How should Europe solve its problems?
I would say that the first thing we have to think about is what the purpose of the European Union actually is. Is there any purpose? Why Europe and not the whole world? Why not do it alone in Germany, or the UK, or France?
I think there are four answers in this respect. First, the European Union is about enemies becoming neighbours. In the context of European history this actually constitutes something of a miracle. The second purpose of the European Union is that it can prevent countries from being lost in world politics. A post-European Britain, or a post-European Germany, is a lost Britain, and a lost Germany. Europe is part of what makes these countries important from a global perspective.
The third point is that we should not only think about a new Europe, we also have to think about how the European nations have to change. They are part of the process and I would say that Europe is about redefining the national interest in a European way. Europe is not an obstacle to national sovereignty; it is the necessary means to improve national sovereignty. Nationalism is now the enemy of the nation because only through the European Union can these countries have genuine sovereignty.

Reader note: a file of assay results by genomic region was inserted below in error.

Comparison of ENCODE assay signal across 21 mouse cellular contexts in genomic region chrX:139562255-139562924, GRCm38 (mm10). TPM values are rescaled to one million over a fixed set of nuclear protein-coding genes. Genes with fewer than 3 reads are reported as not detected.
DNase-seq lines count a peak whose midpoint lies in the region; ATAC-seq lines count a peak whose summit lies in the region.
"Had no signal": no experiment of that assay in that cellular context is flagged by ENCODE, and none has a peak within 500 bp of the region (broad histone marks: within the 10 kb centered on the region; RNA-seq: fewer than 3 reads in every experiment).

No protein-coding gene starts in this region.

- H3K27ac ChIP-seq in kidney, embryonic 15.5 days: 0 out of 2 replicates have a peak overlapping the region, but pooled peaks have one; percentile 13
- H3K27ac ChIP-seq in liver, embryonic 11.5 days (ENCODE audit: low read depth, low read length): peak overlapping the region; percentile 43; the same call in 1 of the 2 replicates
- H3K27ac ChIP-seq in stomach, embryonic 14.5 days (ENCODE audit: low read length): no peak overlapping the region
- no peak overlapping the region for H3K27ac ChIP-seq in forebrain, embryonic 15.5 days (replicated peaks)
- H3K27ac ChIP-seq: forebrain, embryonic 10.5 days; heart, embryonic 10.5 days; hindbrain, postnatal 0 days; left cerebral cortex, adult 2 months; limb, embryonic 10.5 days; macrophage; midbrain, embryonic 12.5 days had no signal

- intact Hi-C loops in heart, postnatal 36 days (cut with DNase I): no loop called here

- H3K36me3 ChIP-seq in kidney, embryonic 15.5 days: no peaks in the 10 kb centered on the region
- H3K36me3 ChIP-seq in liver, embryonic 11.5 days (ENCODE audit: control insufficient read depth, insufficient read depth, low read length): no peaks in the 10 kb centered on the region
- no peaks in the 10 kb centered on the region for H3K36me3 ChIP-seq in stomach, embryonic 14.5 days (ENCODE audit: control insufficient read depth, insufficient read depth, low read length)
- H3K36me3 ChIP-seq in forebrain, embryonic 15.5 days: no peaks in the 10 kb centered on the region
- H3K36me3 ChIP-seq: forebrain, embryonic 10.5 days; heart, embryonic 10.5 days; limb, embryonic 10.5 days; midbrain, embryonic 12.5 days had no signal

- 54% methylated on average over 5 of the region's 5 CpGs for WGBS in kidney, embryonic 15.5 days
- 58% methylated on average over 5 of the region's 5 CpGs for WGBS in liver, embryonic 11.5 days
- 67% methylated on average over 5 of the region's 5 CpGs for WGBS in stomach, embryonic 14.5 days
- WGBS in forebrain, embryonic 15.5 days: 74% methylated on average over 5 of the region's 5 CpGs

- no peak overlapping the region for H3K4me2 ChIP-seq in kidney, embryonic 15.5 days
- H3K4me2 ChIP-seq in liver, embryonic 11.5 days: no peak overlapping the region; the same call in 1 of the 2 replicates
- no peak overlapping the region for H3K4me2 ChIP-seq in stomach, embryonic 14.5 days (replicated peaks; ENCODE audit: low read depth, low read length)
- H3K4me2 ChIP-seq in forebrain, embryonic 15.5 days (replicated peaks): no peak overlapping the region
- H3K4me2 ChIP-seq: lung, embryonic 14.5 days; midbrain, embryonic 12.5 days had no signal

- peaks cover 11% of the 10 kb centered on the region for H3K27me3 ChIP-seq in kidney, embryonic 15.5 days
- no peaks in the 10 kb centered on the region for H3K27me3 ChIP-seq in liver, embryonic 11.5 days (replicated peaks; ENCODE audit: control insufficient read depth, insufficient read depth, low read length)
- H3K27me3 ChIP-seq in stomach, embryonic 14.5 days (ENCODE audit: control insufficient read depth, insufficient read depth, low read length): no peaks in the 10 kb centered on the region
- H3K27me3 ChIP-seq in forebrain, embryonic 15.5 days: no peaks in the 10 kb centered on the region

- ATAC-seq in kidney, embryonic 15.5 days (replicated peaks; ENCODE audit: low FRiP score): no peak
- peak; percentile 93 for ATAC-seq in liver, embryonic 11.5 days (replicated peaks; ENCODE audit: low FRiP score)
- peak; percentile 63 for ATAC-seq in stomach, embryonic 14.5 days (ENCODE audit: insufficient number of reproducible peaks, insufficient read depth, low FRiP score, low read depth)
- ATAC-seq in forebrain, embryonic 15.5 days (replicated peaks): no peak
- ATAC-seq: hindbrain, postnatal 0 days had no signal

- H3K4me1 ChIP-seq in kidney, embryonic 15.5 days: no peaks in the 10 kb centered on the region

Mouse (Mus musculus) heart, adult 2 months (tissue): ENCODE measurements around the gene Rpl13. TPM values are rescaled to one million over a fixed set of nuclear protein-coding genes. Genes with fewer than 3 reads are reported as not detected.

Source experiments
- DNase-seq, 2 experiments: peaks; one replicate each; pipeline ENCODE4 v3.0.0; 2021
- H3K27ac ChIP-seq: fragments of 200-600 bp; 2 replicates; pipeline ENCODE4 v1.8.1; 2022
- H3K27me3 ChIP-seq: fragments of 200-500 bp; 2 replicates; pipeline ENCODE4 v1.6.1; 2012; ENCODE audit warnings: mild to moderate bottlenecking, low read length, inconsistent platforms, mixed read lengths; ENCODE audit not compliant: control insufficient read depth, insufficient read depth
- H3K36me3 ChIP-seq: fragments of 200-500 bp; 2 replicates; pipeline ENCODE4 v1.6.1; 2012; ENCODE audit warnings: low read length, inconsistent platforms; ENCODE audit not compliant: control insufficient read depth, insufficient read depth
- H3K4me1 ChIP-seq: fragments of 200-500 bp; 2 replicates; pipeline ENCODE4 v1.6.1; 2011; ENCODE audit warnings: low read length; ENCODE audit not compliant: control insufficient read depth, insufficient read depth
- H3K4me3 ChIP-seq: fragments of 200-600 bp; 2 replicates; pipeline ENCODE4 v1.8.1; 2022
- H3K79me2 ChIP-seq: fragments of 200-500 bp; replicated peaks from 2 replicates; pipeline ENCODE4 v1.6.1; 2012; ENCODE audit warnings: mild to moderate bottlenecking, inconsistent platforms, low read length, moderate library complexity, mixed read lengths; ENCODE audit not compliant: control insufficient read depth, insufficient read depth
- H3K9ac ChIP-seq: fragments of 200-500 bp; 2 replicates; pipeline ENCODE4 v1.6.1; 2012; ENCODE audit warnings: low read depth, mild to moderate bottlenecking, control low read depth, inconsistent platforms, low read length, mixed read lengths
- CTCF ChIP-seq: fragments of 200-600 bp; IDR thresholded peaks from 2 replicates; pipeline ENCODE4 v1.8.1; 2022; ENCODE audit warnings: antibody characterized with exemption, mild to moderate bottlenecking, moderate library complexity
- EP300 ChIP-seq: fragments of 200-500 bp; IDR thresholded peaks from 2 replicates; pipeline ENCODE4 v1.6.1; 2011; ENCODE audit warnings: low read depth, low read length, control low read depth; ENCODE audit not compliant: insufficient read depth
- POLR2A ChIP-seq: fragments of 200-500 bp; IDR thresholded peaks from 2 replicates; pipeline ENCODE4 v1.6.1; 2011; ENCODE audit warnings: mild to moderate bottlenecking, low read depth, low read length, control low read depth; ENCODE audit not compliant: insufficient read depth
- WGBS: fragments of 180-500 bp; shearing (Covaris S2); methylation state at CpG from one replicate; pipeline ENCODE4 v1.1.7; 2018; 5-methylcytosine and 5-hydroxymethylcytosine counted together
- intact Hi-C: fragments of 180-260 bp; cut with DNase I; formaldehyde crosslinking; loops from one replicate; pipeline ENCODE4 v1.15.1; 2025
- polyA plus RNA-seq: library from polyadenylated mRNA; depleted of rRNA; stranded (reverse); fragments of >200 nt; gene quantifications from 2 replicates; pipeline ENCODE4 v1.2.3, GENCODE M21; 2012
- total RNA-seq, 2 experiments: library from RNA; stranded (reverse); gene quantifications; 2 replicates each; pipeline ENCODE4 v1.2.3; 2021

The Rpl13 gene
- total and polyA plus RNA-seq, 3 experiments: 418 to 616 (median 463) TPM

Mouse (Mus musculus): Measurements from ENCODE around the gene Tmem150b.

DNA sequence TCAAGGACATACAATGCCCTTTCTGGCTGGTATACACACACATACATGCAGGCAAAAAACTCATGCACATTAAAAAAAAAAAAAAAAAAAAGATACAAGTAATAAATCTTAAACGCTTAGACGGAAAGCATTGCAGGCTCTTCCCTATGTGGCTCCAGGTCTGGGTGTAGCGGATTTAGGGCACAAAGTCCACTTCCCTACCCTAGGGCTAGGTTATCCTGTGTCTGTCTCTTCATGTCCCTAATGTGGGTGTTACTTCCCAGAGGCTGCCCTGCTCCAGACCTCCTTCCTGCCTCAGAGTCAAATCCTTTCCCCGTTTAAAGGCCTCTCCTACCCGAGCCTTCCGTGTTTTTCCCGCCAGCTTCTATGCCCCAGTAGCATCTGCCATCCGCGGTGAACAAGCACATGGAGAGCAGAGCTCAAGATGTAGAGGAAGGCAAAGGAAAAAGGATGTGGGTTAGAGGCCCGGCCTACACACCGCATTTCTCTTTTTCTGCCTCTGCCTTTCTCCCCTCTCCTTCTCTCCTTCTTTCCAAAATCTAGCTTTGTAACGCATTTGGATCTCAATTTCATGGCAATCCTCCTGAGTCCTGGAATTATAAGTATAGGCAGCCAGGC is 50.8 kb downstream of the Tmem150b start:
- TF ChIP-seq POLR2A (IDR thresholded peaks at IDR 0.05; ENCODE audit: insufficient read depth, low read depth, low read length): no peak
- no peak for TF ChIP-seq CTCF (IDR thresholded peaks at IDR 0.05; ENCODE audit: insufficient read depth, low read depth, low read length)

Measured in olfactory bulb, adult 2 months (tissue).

The fourth point is that European modernity, which has been distributed all over the world, is a suicidal project. It’s producing all kinds of basic problems, such as climate change and the financial crisis. It’s a bit like if a car company created a car without any brakes and it started to cause accidents: the company would take these cars back to redesign them and that’s exactly what Europe should do with modernity. Reinventing modernity could be a specific purpose for Europe.
Taken together these four points form what you could say is a grand narrative of Europe, but one basic issue is missing in the whole design. So far we’ve thought about things like institutions, law, and economics, but we haven’t asked what the European Union means for individuals. What do individuals gain from the European project? First of all I would say that, particularly in terms of the younger generation, more Europe is producing more freedom. It’s not only about the free movement of people across Europe; it’s also about opening up your own perspective and living in a space which is essentially grounded on law.